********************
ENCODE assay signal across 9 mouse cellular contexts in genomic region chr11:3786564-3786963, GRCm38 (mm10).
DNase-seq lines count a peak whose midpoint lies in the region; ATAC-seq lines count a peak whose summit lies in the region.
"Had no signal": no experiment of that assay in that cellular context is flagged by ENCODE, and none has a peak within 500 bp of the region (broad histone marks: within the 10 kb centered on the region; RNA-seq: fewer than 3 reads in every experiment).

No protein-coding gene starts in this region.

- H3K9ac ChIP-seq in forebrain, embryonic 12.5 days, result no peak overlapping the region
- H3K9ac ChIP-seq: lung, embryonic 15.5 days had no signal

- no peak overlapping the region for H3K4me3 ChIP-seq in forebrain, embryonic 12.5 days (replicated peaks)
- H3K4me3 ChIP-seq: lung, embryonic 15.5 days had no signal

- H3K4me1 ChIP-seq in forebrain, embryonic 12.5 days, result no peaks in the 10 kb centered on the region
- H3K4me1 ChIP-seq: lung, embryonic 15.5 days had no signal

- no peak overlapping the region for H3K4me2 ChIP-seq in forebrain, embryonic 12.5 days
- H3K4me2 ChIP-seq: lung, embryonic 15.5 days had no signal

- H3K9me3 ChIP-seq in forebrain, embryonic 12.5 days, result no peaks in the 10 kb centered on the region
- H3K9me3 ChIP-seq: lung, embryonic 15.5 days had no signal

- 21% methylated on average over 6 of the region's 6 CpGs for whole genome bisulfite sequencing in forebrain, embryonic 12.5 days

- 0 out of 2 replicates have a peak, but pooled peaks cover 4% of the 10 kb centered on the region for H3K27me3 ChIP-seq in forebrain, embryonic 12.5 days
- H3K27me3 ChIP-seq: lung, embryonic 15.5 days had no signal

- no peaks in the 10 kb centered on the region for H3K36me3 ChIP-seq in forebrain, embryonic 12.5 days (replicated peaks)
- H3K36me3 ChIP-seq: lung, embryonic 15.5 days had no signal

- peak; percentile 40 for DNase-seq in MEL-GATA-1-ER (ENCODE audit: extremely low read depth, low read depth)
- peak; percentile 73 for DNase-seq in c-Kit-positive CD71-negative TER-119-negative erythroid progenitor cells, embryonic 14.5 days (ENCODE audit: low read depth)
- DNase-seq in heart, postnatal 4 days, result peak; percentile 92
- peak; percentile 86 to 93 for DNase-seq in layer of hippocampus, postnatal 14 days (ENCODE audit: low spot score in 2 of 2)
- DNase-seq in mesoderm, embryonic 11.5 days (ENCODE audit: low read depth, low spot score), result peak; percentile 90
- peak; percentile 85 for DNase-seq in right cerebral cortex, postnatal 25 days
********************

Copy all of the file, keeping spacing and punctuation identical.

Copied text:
ENCODE assay signal across 9 mouse cellular contexts in genomic region chr11:3786564-3786963, GRCm38 (mm10).
DNase-seq lines count a peak whose midpoint lies in the region; ATAC-seq lines count a peak whose summit lies in the region.
"Had no signal": no experiment of that assay in that cellular context is flagged by ENCODE, and none has a peak within 500 bp of the region (broad histone marks: within the 10 kb centered on the region; RNA-seq: fewer than 3 reads in every experiment).

No protein-coding gene starts in this region.

- H3K9ac ChIP-seq in forebrain, embryonic 12.5 days, result no peak overlapping the region
- H3K9ac ChIP-seq: lung, embryonic 15.5 days had no signal

- no peak overlapping the region for H3K4me3 ChIP-seq in forebrain, embryonic 12.5 days (replicated peaks)
- H3K4me3 ChIP-seq: lung, embryonic 15.5 days had no signal

- H3K4me1 ChIP-seq in forebrain, embryonic 12.5 days, result no peaks in the 10 kb centered on the region
- H3K4me1 ChIP-seq: lung, embryonic 15.5 days had no signal

- no peak overlapping the region for H3K4me2 ChIP-seq in forebrain, embryonic 12.5 days
- H3K4me2 ChIP-seq: lung, embryonic 15.5 days had no signal

- H3K9me3 ChIP-seq in forebrain, embryonic 12.5 days, result no peaks in the 10 kb centered on the region
- H3K9me3 ChIP-seq: lung, embryonic 15.5 days had no signal

- 21% methylated on average over 6 of the region's 6 CpGs for whole genome bisulfite sequencing in forebrain, embryonic 12.5 days

- 0 out of 2 replicates have a peak, but pooled peaks cover 4% of the 10 kb centered on the region for H3K27me3 ChIP-seq in forebrain, embryonic 12.5 days
- H3K27me3 ChIP-seq: lung, embryonic 15.5 days had no signal

- no peaks in the 10 kb centered on the region for H3K36me3 ChIP-seq in forebrain, embryonic 12.5 days (replicated peaks)
- H3K36me3 ChIP-seq: lung, embryonic 15.5 days had no signal

- peak; percentile 40 for DNase-seq in MEL-GATA-1-ER (ENCODE audit: extremely low read depth, low read depth)
- peak; percentile 73 for DNase-seq in c-Kit-positive CD71-negative TER-119-negative erythroid progenitor cells, embryonic 14.5 days (ENCODE audit: low read depth)
- DNase-seq in heart, postnatal 4 days, result peak; percentile 92
- peak; percentile 86 to 93 for DNase-seq in layer of hippocampus, postnatal 14 days (ENCODE audit: low spot score in 2 of 2)
- DNase-seq in mesoderm, embryonic 11.5 days (ENCODE audit: low read depth, low spot score), result peak; percentile 90
- peak; percentile 85 for DNase-seq in right cerebral cortex, postnatal 25 days